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    Sounds like a good plan. There's lots of commonality in those speedometer heads built around the same time. I have a leftover '51 and a '53 that look the same as yours behind the faceplate. Both even have the light blue paint for the indirect lighting.

    The return spring on the '55 may turn out to be stronger than the one on the '54. The '55 pointer only has to turn 240 degrees to go 0-120, while the '54 swings about 330 degrees.
    What has been, can be again. (Bob Wills, 1942)

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    I finally tracked down another redliner speedometer I bought it off eBay a couple days ago. Only problem I'm having is the mileage numbers on the one from eBay are white and mine are black. Also I would like my mileage to stay the same because mine was so low. how can I transplant the number's without ruining the spedometer, I really don't want to break it. It took me so long to find another one.

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    Attached is a 1962 dealer service bulletin dealing with replacing odometers. If I remember correctly the '55 Century unit is similar to Fig. 3. A clip or wire bail unsnaps from the odometer shaft to allow removal from the frame.

    The procedure for resetting the main odometer is shown in step 5 if needed. If the unit is dismantled to this point, it's just as easy to replace the odometer with your original. Looks like that new one wound up with black digits on a white background like a 1950 unit.
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    What has been, can be again. (Bob Wills, 1942)

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    I can verify that the procedure will be similar, many years ago, I replaced the sun damaged tumblers in a '52 speedometer with the ones from a '73+ series Chev pickup.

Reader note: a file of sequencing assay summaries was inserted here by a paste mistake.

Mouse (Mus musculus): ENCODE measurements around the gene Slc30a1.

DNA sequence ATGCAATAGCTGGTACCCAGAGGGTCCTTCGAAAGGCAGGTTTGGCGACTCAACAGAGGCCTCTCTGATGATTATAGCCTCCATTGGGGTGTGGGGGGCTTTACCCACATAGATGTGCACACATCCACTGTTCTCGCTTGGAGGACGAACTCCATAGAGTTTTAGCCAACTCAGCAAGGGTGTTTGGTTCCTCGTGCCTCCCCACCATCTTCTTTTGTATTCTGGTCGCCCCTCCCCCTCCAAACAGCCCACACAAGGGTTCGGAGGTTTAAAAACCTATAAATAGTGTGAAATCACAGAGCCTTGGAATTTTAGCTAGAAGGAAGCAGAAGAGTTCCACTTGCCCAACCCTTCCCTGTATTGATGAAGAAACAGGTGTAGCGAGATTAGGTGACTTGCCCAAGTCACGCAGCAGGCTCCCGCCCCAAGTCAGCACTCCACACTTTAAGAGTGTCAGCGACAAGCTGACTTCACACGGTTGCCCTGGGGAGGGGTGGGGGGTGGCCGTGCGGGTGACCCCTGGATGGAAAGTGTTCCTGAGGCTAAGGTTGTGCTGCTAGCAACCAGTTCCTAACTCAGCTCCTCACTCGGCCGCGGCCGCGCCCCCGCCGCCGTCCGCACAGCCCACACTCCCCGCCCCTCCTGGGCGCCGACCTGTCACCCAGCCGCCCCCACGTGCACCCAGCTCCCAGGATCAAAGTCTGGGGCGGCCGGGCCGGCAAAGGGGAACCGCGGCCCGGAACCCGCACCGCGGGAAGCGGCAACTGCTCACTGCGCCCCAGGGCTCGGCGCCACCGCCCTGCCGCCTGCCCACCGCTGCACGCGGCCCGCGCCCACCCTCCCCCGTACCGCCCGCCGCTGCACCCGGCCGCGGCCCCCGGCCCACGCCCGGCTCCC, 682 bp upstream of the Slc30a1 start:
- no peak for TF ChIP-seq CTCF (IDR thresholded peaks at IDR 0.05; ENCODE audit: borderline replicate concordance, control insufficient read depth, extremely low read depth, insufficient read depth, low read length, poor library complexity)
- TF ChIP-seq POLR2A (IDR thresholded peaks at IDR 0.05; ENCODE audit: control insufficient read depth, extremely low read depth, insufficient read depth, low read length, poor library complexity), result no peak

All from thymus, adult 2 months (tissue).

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    Thank you guys, I will try and take it apart tonight. I have clock oil left from lubricating the clock. Is that a good choice for lubricating the speedo? Ive attached a pic of the "New" one just for reference. I didnt know the "Redliner" was available on other years.... Is mine a different color because its an early 55? I know I have the Stromberg Carb and when I rebuilt my fuel pump it used a 54 kit from Cars INC.
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    There is a tiny "freeze" plug near the threads for the cable ferrule nut. Oil can be applied to the wick inside (sparingly) after popping out the plug. Greases were used on some of the gear train leading up to the odometer. The recommendation would be to use the same lubes only where GM did originally. Oil or grease will stain the odometer discs if it starts spreading. See attached info on rebuilding a '57 Chevy unit which is similar.

    Buick also called the thermometer-type or ribbon-type speedometers in the Super/Roadmaster cars Redliners. Those were introduced on the '54 senior models. Buick kept it around through '61.

    The circular-dial Redliner was used only in '55. It is similar to the '55-56 Pontiac speedometer. Buick however used two levels of color to make the red indicator span the 240 degree scale. Very clever.

    Don't know how the replacement unit wound up with black numerals on white background. Buick's standard around then was white numerals on black background. It could have been rebuilt with odometers from some other year. Chevy and Olds were using black on white in '55, so who knows AC could have used the opposite color temporarily in Buick units.

    https://www.classicchevy.com/assets/...hevy/37-32.pdf
    Last edited by TODD; 08-03-2018 at 02:59 AM.
    What has been, can be again. (Bob Wills, 1942)